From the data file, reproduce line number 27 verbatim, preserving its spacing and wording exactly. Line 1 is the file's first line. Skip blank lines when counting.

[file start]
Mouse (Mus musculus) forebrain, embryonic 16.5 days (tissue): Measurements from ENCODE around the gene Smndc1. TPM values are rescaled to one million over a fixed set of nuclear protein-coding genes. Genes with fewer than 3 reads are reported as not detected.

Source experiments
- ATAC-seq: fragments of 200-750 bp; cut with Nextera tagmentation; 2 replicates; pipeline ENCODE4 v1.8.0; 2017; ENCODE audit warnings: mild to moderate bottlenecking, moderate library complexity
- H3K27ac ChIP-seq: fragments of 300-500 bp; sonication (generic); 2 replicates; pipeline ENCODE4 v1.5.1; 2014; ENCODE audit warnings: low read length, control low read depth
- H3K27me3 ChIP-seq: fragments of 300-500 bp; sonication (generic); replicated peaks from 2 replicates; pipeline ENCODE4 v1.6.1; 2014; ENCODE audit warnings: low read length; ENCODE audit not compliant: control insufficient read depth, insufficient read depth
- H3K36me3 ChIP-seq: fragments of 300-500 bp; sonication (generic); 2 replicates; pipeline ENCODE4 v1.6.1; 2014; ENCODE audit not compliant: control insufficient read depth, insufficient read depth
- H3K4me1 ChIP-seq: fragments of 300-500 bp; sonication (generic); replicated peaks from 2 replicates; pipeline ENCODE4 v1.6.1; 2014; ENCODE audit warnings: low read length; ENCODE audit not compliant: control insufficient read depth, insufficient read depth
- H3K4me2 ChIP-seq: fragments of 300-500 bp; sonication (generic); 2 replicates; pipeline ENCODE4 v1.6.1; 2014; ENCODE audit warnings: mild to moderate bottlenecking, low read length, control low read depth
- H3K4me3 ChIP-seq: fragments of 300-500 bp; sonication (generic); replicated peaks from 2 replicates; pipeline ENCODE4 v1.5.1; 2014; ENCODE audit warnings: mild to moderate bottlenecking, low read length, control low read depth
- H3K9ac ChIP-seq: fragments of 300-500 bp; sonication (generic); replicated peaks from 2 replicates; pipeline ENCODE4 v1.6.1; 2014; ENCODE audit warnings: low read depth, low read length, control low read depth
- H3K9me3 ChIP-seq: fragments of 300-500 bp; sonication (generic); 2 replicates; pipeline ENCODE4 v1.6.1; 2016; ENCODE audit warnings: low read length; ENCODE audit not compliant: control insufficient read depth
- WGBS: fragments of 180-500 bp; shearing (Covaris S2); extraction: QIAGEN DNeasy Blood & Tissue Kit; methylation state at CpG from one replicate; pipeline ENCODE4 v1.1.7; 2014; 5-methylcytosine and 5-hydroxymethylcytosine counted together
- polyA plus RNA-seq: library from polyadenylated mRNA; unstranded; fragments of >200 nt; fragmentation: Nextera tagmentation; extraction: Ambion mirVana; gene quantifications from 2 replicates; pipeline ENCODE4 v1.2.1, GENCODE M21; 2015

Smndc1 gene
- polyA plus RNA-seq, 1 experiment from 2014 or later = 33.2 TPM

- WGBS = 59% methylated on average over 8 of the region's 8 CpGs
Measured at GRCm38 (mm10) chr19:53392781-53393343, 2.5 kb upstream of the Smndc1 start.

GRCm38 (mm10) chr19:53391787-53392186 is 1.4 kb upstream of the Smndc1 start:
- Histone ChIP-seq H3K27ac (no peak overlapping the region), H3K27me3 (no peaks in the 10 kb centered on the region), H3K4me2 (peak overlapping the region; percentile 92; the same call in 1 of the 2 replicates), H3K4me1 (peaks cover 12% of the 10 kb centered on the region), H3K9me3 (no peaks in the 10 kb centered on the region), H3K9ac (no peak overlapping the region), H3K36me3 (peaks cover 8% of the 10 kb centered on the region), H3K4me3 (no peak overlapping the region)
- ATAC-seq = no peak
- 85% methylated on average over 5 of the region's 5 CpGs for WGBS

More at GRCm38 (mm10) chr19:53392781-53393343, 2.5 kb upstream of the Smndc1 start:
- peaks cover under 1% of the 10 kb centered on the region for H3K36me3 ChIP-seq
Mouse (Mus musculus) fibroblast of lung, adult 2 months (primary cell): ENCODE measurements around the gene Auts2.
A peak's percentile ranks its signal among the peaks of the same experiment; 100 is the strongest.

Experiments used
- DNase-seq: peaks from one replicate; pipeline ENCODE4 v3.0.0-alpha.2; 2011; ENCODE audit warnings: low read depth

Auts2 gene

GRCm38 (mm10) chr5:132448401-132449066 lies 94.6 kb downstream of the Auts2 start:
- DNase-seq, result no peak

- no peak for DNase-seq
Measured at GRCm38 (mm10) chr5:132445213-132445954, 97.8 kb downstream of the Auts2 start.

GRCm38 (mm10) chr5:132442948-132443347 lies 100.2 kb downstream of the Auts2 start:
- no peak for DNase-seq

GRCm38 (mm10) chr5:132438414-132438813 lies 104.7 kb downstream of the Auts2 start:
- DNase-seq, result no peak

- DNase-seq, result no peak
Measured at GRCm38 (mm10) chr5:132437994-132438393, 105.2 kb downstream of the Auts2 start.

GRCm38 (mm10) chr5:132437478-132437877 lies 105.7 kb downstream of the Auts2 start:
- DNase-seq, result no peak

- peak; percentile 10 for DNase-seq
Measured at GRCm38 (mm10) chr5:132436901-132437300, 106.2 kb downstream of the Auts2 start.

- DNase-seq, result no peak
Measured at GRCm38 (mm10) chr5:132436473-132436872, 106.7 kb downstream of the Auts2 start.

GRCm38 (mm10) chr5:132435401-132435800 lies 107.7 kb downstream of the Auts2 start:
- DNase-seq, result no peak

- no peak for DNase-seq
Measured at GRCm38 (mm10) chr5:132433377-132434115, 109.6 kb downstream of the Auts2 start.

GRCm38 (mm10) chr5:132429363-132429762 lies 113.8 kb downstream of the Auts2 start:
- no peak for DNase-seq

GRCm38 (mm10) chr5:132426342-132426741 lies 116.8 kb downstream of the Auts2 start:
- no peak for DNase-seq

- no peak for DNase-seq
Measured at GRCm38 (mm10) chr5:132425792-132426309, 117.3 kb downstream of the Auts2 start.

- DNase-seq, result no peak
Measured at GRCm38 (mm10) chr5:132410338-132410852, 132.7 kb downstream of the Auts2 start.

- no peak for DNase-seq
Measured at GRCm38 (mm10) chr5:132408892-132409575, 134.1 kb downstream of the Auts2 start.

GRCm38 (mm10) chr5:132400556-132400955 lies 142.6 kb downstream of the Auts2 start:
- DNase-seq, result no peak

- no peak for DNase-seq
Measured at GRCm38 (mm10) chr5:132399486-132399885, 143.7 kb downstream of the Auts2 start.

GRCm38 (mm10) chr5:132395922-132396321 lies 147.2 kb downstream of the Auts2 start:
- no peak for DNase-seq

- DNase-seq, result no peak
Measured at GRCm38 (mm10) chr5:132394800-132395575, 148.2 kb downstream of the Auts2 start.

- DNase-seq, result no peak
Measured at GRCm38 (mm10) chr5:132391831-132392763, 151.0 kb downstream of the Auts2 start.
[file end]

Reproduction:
- DNase-seq: peaks from one replicate; pipeline ENCODE4 v3.0.0-alpha.2; 2011; ENCODE audit warnings: low read depth